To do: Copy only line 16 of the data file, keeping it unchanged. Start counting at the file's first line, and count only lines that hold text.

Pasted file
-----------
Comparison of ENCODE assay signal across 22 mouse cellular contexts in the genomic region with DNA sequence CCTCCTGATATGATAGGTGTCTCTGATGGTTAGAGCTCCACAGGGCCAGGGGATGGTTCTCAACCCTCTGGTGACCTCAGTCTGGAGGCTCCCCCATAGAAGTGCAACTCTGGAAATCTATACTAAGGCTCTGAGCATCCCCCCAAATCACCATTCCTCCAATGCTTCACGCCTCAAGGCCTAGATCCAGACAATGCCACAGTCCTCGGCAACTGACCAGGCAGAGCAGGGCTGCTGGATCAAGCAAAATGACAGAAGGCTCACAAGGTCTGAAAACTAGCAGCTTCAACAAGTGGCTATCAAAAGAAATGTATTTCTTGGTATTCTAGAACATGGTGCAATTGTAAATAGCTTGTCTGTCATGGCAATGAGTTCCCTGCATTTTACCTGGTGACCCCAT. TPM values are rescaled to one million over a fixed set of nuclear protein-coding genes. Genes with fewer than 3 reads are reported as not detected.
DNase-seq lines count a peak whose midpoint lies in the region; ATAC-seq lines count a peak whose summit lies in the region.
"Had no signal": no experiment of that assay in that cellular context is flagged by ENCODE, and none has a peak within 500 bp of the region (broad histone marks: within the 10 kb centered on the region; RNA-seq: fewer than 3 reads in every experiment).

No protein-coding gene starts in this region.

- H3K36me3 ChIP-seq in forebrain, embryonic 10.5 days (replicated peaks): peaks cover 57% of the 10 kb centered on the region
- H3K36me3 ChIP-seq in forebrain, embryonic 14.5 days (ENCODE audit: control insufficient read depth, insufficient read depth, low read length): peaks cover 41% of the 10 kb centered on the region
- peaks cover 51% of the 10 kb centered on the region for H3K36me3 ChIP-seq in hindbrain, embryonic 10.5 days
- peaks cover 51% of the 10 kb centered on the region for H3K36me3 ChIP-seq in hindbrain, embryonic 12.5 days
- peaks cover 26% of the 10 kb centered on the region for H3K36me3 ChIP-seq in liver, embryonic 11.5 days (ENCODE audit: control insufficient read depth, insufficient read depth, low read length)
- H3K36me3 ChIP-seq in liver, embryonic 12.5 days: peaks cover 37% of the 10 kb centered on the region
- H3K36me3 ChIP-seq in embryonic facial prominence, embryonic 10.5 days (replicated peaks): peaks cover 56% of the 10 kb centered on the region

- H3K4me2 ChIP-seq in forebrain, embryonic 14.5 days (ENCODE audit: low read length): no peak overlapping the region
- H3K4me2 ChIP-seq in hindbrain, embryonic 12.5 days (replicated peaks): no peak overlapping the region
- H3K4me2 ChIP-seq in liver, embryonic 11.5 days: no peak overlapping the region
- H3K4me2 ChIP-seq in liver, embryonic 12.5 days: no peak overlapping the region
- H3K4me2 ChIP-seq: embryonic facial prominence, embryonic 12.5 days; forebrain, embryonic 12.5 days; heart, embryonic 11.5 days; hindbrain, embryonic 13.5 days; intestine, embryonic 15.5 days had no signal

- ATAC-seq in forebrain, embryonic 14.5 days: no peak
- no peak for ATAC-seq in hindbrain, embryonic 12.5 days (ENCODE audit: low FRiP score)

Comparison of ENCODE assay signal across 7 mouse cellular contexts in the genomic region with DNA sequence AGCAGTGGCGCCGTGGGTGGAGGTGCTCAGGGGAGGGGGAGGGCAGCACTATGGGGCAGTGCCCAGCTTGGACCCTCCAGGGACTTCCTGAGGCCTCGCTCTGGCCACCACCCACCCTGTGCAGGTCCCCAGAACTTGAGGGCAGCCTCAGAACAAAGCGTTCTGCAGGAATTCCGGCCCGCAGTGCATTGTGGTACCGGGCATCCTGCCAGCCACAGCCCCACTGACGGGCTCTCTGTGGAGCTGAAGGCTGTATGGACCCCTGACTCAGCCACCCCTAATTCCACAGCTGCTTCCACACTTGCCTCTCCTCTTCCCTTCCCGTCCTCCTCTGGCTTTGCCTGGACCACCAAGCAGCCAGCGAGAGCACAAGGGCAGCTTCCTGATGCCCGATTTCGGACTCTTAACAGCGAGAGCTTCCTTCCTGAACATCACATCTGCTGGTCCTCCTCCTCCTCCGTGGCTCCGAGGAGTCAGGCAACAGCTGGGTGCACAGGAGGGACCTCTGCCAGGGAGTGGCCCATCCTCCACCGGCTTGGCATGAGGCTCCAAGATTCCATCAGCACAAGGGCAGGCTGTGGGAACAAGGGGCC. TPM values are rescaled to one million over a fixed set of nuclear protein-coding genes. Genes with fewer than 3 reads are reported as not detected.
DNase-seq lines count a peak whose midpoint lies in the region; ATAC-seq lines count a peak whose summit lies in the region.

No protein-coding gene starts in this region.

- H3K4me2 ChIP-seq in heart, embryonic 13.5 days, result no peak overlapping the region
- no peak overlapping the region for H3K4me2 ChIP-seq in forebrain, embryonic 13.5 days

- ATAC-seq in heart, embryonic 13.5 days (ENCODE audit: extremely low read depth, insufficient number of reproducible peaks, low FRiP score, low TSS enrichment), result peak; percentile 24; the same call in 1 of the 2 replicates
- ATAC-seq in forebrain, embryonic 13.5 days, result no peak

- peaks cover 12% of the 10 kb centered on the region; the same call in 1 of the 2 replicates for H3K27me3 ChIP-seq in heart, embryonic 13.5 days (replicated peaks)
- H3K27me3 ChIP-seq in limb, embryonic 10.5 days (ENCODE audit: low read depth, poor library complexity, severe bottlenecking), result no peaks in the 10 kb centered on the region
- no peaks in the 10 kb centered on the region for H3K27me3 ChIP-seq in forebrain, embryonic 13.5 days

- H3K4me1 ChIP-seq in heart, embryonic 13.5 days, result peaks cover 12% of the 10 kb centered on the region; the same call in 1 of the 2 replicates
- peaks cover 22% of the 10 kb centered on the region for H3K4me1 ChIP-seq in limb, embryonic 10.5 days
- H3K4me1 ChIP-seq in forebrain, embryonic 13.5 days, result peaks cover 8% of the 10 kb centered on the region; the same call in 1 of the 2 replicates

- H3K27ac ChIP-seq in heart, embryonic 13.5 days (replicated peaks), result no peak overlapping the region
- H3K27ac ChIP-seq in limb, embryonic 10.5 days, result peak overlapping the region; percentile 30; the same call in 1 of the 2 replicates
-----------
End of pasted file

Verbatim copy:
- H3K4me2 ChIP-seq: embryonic facial prominence, embryonic 12.5 days; forebrain, embryonic 12.5 days; heart, embryonic 11.5 days; hindbrain, embryonic 13.5 days; intestine, embryonic 15.5 days had no signal